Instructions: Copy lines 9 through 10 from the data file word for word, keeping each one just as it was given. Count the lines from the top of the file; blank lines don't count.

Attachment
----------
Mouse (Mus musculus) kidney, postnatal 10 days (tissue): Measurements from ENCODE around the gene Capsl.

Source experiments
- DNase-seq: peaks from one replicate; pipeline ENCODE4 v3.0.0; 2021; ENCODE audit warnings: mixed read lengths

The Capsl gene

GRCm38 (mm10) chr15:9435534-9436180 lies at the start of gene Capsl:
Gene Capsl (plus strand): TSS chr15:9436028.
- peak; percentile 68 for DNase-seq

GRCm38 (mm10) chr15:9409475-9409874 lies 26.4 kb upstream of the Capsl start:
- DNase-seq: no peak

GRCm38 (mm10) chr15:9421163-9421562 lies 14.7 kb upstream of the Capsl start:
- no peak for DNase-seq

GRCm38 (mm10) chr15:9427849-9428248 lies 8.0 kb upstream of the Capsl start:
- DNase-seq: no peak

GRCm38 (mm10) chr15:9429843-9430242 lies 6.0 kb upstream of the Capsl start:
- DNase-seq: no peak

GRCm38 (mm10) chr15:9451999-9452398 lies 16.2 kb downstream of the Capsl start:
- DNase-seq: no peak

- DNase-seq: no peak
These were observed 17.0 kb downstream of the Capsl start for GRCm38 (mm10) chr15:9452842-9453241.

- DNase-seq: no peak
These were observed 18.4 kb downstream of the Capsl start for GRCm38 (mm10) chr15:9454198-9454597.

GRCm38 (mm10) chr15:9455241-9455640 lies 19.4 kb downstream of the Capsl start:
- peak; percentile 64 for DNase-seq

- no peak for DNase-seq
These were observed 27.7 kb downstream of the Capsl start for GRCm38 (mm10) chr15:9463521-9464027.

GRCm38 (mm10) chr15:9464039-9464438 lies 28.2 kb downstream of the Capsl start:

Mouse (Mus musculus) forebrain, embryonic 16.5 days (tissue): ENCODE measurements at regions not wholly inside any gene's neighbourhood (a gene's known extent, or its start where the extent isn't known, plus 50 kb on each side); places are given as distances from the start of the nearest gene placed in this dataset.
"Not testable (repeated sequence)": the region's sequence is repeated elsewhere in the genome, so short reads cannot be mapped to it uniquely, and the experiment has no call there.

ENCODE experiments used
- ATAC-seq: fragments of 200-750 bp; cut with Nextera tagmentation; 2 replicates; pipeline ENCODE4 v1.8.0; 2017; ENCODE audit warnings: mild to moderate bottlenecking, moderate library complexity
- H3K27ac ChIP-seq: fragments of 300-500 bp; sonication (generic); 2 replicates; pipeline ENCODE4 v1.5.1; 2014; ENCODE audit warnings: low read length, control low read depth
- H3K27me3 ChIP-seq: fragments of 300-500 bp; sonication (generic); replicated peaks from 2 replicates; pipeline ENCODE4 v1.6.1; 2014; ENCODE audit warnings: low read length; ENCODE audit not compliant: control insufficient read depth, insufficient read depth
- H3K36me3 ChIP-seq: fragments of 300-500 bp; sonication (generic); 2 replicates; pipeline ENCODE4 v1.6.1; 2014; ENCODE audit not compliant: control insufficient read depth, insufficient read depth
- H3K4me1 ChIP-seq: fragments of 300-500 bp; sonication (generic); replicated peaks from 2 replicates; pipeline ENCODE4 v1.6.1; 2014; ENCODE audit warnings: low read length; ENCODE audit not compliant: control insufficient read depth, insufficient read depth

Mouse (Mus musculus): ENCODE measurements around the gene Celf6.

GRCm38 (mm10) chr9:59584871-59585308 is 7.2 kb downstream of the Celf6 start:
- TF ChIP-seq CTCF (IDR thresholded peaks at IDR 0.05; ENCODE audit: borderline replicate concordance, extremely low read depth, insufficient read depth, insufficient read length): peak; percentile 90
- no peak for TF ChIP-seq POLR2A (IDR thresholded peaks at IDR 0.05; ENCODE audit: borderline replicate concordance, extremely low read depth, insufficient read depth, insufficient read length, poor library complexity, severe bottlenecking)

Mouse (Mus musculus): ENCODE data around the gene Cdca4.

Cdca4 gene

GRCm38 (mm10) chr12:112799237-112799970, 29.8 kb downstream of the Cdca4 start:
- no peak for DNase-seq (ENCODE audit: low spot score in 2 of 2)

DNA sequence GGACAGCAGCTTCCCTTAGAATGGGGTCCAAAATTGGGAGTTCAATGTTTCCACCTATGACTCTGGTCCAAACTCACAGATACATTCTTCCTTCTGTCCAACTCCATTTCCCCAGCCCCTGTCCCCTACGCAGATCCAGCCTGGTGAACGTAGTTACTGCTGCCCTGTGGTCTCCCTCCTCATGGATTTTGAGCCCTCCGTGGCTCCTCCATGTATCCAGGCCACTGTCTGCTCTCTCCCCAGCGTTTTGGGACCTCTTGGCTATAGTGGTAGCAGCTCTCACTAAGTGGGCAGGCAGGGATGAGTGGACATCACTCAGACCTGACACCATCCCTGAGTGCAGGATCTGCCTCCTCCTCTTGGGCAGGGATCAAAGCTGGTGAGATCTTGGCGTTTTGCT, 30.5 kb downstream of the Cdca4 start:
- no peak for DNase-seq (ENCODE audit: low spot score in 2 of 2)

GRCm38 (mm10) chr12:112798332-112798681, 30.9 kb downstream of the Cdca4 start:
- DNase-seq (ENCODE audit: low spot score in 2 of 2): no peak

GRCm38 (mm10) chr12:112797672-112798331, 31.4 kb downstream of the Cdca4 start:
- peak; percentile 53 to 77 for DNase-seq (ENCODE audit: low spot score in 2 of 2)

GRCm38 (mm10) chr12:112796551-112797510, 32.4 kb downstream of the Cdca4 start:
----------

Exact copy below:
- DNase-seq: no peak

GRCm38 (mm10) chr15:9421163-9421562 lies 14.7 kb upstream of the Capsl start: